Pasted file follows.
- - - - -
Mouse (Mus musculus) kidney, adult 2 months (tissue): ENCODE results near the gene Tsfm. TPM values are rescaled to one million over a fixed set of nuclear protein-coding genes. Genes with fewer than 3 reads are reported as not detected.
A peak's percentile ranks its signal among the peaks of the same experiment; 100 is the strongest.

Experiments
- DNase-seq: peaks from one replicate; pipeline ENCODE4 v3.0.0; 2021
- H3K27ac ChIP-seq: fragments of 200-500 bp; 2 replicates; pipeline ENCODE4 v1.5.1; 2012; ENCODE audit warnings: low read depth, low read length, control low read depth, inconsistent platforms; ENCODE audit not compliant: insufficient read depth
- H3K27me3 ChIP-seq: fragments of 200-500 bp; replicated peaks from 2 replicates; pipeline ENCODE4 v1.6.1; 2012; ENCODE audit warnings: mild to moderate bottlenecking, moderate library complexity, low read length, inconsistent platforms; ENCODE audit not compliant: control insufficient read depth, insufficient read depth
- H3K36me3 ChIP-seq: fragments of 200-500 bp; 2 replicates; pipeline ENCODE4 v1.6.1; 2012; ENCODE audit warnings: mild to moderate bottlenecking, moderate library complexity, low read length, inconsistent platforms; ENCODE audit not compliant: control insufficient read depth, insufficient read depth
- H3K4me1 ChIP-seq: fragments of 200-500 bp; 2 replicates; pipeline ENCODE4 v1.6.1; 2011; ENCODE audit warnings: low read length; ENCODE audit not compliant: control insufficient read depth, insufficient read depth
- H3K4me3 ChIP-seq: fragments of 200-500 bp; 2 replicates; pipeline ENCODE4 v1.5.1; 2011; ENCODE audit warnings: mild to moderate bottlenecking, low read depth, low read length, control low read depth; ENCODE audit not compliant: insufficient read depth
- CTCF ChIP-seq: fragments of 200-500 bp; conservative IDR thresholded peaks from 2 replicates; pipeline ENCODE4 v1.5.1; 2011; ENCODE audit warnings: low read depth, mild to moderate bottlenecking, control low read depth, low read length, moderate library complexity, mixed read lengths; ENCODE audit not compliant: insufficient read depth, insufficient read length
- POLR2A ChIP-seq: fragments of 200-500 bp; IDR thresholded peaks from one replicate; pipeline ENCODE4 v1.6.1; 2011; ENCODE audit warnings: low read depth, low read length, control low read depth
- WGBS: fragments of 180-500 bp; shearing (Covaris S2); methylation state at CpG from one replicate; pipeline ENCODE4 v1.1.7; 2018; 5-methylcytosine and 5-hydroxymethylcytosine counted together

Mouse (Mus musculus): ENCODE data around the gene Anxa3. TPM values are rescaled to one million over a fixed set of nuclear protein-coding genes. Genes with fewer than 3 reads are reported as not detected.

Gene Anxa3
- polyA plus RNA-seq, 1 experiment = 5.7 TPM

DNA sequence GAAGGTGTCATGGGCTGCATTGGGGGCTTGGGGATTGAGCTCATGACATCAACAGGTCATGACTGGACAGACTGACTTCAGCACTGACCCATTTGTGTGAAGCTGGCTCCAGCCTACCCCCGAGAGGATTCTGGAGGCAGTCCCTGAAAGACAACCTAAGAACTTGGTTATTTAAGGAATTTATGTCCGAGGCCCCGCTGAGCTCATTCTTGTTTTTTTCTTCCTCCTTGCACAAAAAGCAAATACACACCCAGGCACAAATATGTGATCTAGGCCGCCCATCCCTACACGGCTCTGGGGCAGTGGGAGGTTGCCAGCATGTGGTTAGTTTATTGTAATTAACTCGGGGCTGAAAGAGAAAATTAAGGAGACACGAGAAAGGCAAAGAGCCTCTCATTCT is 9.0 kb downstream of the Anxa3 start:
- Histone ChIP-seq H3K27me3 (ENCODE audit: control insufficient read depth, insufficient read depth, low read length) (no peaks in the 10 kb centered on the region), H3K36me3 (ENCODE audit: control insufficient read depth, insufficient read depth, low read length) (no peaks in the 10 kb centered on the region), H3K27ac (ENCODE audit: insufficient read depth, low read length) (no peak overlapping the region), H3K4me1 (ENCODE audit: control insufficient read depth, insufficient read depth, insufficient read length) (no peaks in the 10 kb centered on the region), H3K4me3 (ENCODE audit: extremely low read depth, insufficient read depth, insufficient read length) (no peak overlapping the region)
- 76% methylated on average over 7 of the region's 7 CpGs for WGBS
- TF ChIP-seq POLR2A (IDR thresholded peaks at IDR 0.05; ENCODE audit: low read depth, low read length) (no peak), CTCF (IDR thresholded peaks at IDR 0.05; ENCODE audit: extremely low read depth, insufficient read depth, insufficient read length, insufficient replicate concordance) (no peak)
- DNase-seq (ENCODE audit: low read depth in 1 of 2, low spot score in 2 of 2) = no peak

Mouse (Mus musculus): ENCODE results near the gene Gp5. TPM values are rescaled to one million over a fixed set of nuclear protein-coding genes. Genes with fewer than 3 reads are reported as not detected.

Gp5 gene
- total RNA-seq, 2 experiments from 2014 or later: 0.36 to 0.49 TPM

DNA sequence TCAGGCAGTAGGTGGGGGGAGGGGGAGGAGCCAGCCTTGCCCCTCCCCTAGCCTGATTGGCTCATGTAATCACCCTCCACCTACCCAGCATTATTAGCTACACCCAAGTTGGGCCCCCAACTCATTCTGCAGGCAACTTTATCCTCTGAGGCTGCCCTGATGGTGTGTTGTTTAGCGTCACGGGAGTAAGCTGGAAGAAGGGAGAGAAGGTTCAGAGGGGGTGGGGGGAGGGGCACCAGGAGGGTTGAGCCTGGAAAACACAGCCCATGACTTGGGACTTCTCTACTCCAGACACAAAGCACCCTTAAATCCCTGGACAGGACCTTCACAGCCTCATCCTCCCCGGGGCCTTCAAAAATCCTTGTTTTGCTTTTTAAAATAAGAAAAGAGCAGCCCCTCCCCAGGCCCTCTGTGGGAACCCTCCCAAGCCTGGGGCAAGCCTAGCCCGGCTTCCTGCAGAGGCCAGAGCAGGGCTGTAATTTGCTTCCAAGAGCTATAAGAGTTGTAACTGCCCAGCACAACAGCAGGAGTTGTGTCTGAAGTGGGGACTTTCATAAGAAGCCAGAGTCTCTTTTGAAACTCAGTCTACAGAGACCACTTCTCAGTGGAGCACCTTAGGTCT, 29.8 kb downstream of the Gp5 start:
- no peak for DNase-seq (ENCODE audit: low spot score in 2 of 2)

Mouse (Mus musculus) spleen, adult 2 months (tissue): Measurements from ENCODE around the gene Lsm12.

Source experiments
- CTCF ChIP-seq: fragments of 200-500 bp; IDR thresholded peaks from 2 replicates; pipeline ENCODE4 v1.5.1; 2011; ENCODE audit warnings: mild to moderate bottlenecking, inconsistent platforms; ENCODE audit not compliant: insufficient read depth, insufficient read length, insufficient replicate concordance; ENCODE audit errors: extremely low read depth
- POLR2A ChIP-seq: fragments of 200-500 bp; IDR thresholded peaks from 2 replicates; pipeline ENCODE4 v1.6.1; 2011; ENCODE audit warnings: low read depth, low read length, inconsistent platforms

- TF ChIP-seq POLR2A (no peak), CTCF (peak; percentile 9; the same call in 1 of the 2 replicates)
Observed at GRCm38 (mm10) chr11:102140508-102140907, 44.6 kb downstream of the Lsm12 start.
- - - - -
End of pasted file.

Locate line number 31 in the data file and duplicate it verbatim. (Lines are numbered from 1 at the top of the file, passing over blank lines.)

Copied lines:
Observed at GRCm38 (mm10) chr11:102140508-102140907, 44.6 kb downstream of the Lsm12 start.